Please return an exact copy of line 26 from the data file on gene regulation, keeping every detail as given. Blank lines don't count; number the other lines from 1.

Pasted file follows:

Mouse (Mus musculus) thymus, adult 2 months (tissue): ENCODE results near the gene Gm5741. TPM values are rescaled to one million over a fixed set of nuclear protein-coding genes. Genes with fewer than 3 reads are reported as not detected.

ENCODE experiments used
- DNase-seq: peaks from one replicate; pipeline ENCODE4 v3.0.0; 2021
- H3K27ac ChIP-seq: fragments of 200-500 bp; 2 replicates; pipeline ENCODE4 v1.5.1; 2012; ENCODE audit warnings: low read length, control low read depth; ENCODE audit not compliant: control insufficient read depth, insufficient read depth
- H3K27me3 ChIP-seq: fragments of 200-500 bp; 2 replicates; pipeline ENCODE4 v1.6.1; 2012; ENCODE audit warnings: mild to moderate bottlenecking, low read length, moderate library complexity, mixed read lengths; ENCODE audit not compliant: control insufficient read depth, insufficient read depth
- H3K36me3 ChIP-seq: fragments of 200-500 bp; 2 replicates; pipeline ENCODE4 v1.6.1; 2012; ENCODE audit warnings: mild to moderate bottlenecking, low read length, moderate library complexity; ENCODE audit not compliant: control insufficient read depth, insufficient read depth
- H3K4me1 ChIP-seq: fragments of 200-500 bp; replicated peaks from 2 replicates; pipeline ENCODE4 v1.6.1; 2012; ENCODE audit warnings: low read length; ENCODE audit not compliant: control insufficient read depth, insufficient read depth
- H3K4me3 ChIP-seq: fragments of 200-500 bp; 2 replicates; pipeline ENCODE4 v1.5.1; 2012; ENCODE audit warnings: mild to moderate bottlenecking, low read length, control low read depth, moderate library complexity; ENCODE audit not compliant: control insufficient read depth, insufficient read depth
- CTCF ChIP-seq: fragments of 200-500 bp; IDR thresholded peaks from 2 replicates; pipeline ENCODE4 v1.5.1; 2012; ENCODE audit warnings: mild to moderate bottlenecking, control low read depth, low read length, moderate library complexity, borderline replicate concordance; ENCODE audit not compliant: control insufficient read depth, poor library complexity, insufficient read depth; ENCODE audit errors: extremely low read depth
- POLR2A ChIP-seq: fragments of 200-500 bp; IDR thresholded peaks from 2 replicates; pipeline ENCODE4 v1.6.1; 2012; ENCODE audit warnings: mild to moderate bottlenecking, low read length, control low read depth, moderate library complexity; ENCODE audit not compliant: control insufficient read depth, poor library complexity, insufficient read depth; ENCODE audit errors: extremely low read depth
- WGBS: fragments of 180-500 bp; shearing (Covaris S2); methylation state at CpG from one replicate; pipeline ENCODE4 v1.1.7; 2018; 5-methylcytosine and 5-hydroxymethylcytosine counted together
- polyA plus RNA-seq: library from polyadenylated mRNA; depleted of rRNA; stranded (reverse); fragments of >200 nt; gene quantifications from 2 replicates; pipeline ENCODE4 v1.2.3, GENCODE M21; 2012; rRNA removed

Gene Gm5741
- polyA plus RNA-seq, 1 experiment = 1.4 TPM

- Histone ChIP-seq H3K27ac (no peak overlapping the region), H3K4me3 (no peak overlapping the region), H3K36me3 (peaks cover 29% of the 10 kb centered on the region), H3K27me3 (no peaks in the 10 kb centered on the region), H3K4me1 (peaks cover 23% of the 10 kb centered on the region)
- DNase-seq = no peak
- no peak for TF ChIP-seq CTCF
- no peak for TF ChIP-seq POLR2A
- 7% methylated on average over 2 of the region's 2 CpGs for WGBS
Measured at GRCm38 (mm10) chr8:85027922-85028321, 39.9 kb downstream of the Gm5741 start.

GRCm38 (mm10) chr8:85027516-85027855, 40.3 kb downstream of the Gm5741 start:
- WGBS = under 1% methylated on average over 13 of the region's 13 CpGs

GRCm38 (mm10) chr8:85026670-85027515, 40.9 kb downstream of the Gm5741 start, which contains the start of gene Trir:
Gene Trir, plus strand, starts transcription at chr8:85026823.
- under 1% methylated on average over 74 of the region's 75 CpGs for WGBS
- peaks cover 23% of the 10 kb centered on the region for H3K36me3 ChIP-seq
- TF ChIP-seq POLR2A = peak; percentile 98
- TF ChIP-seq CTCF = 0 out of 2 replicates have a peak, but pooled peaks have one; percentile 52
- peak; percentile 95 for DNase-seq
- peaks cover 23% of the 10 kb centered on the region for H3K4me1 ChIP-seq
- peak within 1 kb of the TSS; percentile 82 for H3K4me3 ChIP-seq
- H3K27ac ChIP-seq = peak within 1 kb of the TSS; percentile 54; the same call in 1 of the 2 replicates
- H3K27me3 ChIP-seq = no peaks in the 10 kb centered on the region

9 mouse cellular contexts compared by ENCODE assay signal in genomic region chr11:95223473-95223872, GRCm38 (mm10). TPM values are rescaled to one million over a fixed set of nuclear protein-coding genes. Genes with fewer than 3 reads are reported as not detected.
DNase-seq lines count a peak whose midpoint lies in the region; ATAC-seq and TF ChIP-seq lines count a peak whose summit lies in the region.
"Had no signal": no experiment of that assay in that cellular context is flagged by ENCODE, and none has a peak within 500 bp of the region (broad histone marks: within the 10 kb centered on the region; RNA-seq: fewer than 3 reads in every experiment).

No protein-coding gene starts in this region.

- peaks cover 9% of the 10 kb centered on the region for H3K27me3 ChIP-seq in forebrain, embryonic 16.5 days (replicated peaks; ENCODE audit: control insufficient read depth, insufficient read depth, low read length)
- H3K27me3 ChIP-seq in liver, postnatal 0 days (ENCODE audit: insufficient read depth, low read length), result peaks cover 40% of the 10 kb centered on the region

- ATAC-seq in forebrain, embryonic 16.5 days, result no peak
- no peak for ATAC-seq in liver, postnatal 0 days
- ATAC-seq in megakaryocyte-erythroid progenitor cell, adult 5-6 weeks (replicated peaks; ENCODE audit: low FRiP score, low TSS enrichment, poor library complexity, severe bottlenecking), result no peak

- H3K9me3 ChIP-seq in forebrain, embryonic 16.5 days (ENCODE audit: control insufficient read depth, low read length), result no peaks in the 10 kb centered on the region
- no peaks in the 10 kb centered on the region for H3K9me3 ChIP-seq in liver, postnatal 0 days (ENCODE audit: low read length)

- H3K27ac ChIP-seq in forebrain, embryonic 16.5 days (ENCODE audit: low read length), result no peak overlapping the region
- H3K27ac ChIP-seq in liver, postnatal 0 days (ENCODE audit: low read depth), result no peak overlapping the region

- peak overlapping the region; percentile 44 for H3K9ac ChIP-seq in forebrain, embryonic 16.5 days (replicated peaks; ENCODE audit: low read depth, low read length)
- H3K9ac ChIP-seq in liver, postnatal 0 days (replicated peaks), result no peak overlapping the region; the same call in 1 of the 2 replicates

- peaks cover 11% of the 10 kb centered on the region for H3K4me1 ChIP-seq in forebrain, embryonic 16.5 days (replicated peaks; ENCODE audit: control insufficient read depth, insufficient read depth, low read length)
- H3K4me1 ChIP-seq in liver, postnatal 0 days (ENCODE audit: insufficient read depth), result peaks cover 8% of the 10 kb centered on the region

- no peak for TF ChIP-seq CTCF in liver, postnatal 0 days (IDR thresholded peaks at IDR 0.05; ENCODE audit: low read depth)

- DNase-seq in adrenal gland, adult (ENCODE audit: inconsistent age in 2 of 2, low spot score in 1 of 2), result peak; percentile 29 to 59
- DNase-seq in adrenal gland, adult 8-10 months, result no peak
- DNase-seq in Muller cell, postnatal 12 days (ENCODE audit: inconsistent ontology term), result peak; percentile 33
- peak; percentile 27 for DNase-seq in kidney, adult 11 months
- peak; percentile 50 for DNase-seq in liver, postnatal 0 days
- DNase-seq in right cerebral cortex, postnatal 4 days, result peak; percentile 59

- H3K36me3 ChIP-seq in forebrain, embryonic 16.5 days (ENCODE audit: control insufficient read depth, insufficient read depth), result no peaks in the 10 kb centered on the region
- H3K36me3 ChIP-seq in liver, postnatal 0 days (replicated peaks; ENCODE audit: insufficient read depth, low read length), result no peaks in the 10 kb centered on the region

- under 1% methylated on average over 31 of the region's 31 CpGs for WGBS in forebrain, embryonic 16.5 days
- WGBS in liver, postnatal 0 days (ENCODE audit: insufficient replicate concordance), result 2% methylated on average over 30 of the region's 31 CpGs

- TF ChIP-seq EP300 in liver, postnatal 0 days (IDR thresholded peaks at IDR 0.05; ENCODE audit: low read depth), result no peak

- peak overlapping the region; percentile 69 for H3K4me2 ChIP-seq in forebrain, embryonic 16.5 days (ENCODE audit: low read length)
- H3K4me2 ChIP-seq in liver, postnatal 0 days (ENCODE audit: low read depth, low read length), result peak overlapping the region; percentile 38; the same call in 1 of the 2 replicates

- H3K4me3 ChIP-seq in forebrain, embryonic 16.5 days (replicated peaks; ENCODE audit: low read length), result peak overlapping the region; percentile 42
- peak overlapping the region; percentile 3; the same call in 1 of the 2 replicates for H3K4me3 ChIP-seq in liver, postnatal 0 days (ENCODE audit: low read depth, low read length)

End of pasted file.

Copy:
- peaks cover 23% of the 10 kb centered on the region for H3K36me3 ChIP-seq